After a false start or two, it's possible that the names of Beyonce and JAY-Z's twins are finally out in the world. According to TMZ, the company that handles the trademarks related to the couple reportedly filed paperwork to trademark the names Sir Carter and Rumi Carter. The other famous Rumi that comes to mind is the Persian poet, whose work you may have seen quoted before. But has Beyoncé referenced Rumi in her songs before? She's been known to utilize spoken word in her music.
Of course, the couple's team haven't confirmed that Sir and Rumi are the chosen monikers yet. But if they are, the latter would fit with Beyoncé's spiritual and lyrical personality. Rumi was a hugely influential poet, active in the Islamic Golden Age. And his words are still referenced often — including on Instagram, not infrequently. Quotes like, “Your task is not to seek for love, but merely to seek and find all the barriers within yourself that you have built against it," sound like they could easily have inspired one of Lemonade's verses.
But despite searching, I can't find any references to Rumi or his timeless poetry in any of Beyoncé's previous lyrics. That doesn't mean she's not a fan, of course, but finding nods to Rumi's work in Queen Bey's songs would be compelling evidence that these names are, in fact, the real deal.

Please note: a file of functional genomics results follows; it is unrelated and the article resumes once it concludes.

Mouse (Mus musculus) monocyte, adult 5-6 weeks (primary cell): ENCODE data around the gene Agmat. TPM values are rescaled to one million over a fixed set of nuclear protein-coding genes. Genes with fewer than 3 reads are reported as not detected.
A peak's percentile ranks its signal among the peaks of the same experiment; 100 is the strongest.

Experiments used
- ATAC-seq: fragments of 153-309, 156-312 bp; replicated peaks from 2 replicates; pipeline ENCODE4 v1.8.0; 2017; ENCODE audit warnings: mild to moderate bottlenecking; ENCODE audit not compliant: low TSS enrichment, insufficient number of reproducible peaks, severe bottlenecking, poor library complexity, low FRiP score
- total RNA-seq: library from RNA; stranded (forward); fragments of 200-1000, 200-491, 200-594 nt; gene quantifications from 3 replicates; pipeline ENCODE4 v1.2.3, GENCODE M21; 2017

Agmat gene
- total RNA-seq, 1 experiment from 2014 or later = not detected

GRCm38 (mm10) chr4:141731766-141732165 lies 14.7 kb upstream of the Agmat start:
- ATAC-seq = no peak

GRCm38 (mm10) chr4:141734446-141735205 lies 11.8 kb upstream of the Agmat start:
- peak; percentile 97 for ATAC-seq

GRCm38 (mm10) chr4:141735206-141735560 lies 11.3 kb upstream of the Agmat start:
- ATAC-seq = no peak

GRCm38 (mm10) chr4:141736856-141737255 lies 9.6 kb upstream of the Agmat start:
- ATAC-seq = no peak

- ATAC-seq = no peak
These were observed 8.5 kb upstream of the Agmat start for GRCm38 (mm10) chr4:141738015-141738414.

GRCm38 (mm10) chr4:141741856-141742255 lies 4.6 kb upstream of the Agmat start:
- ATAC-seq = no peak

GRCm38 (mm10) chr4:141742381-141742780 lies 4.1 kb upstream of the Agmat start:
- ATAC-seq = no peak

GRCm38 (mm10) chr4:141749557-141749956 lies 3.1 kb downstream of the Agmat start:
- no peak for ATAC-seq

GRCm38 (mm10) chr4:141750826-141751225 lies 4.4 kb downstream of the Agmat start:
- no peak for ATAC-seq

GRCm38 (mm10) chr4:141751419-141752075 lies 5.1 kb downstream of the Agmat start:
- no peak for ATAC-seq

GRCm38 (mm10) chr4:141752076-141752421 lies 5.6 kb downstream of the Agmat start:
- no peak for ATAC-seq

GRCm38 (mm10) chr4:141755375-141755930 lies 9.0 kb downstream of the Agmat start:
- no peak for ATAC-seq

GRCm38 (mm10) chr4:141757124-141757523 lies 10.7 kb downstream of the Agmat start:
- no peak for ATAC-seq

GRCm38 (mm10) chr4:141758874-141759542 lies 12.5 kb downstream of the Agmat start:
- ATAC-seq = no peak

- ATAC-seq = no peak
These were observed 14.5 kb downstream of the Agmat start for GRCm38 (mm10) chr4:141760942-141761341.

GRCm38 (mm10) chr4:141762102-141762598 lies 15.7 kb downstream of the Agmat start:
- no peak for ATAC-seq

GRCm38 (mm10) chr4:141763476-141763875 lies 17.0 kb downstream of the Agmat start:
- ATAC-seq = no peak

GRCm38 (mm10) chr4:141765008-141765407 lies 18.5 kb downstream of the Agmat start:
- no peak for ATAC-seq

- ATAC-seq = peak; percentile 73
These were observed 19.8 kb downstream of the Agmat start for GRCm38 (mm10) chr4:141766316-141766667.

Beyoncé did incorporate poetry into her groundbreaking visual album, however. She used the words of 28-year-old Warsan Shire, the first Young Poet Laureate Of London. "I don’t know when love became elusive. What I know is: no one I know has it" is one of Shire's contributions to the piece.
Of his various contributions to the world and culture, one feather that Rumi does not yet seem to have in his cap is being quoted by Beyoncé in a song. But it's possible that he may share a name with one of the star's long-anticipated twins.